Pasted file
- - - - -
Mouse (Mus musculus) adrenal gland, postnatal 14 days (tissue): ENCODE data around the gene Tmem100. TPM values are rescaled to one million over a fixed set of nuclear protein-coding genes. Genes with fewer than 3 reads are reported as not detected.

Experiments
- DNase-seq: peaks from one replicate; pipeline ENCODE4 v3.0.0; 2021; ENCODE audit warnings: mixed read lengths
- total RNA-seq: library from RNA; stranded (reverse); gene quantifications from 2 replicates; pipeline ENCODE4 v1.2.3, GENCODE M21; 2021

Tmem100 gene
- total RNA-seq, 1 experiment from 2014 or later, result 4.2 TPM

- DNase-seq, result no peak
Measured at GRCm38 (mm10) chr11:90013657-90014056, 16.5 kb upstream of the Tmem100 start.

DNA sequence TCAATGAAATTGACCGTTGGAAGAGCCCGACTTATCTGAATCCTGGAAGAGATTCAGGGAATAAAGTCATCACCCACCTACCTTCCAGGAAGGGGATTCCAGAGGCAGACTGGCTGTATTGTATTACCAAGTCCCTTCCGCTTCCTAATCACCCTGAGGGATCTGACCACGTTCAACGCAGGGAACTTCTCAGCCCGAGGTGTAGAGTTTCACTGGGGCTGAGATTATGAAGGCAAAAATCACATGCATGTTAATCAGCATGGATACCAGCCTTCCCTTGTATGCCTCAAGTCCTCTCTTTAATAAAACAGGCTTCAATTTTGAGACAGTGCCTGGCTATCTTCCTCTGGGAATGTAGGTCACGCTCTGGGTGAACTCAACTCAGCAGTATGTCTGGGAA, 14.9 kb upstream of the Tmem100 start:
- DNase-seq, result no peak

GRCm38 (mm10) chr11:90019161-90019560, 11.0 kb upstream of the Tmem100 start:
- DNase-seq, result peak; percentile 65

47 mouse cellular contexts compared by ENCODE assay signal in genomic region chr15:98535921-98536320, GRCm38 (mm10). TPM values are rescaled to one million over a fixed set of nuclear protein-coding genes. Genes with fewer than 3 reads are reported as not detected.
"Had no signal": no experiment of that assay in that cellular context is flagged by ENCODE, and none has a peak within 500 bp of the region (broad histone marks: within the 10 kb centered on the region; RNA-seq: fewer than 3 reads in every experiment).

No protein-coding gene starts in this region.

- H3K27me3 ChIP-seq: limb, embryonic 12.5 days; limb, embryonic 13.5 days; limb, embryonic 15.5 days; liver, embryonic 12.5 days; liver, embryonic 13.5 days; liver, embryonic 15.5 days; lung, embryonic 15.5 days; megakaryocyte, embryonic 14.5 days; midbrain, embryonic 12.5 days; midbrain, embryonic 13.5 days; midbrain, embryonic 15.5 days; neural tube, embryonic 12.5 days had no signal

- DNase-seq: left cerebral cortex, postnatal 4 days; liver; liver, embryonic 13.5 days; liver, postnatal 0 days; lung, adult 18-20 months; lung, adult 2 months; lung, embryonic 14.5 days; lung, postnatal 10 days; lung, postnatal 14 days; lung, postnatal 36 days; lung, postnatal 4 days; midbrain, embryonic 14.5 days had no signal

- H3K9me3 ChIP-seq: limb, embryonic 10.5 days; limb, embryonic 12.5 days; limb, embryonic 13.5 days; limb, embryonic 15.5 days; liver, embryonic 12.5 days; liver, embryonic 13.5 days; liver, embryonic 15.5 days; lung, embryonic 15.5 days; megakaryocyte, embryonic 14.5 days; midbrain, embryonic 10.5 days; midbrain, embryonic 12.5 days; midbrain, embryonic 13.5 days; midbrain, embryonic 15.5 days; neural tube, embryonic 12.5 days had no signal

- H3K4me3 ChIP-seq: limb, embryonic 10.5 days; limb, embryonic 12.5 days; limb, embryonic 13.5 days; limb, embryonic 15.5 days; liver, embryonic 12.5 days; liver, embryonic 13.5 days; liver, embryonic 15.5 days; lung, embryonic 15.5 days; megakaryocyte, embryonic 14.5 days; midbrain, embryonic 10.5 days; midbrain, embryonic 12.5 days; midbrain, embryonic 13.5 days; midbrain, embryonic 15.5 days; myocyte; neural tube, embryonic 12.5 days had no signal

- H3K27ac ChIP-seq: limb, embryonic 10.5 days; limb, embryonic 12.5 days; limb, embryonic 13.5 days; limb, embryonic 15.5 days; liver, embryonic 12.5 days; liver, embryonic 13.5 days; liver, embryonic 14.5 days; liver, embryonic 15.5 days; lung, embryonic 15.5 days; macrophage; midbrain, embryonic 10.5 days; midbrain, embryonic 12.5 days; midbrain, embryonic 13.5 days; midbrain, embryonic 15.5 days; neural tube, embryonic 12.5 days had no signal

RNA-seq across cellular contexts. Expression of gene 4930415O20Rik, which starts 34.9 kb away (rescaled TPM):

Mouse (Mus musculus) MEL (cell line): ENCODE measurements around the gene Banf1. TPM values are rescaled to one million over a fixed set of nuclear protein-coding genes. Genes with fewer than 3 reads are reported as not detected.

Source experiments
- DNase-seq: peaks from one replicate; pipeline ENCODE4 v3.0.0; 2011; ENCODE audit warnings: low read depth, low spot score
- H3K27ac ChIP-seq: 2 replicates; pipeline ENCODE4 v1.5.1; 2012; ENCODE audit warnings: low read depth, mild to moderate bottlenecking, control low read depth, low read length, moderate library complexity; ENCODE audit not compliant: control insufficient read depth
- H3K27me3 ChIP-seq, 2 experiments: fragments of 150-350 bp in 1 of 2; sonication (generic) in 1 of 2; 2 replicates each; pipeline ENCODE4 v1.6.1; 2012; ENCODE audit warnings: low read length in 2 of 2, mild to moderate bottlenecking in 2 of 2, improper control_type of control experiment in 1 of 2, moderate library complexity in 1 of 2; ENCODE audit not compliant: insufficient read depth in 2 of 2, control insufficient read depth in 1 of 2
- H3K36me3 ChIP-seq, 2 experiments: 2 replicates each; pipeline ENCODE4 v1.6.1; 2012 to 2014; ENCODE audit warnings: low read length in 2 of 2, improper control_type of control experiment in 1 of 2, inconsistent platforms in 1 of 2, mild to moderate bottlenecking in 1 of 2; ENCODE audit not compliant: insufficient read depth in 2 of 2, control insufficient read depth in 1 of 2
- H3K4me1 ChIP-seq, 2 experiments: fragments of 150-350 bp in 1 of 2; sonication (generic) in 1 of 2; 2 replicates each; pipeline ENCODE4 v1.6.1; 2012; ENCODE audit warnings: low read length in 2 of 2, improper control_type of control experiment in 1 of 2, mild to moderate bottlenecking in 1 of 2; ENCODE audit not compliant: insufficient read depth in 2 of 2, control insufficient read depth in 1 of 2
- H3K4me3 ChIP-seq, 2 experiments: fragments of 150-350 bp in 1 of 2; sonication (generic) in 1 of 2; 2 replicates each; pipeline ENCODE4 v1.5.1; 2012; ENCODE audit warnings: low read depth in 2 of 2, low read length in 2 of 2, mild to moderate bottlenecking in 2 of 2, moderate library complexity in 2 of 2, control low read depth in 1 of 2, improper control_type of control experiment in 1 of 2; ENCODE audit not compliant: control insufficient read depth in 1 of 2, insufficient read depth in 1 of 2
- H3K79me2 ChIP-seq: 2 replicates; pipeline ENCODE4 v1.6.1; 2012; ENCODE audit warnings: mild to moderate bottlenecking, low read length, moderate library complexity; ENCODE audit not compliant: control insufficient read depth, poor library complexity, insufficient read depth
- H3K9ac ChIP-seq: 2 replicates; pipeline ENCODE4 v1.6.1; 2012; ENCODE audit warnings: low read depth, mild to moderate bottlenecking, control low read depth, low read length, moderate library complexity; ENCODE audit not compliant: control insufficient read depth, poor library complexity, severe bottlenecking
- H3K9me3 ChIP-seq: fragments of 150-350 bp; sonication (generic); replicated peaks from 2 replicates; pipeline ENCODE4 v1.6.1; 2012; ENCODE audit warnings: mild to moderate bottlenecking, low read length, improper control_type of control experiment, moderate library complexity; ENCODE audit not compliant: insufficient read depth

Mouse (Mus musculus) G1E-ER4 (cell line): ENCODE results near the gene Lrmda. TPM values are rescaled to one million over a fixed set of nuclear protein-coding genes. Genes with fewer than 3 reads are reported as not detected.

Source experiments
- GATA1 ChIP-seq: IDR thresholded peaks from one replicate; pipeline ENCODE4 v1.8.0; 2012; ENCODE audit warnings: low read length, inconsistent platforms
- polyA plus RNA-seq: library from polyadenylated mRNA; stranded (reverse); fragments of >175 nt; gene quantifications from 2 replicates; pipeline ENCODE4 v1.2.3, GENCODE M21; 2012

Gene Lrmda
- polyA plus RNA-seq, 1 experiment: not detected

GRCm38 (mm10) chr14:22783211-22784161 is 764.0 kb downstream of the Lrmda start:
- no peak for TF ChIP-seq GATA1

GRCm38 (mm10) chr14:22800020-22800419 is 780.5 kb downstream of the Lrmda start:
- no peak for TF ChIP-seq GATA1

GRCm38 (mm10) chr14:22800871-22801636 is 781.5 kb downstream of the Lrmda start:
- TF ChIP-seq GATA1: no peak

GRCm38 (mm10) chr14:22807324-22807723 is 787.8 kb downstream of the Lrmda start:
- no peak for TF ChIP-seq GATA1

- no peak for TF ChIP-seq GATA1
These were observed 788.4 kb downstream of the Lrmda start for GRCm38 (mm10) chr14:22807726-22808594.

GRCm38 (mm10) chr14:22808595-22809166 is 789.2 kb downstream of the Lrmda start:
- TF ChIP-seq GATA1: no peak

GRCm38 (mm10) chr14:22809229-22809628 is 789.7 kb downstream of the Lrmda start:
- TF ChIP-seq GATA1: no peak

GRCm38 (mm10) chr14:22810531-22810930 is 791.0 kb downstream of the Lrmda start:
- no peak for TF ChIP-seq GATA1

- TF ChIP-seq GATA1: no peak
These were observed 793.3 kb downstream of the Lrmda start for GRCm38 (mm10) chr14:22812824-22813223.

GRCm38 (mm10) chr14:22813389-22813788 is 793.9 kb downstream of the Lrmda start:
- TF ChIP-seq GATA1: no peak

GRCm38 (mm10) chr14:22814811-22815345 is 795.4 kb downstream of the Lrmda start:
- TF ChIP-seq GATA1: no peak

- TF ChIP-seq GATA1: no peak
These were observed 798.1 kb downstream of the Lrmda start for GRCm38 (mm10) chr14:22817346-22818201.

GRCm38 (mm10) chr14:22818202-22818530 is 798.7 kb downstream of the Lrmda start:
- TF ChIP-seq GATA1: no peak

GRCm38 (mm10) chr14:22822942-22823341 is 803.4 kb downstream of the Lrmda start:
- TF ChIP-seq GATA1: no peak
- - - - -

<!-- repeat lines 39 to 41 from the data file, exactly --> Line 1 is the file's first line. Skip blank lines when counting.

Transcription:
GRCm38 (mm10) chr14:22783211-22784161 is 764.0 kb downstream of the Lrmda start:
- no peak for TF ChIP-seq GATA1

GRCm38 (mm10) chr14:22800020-22800419 is 780.5 kb downstream of the Lrmda start: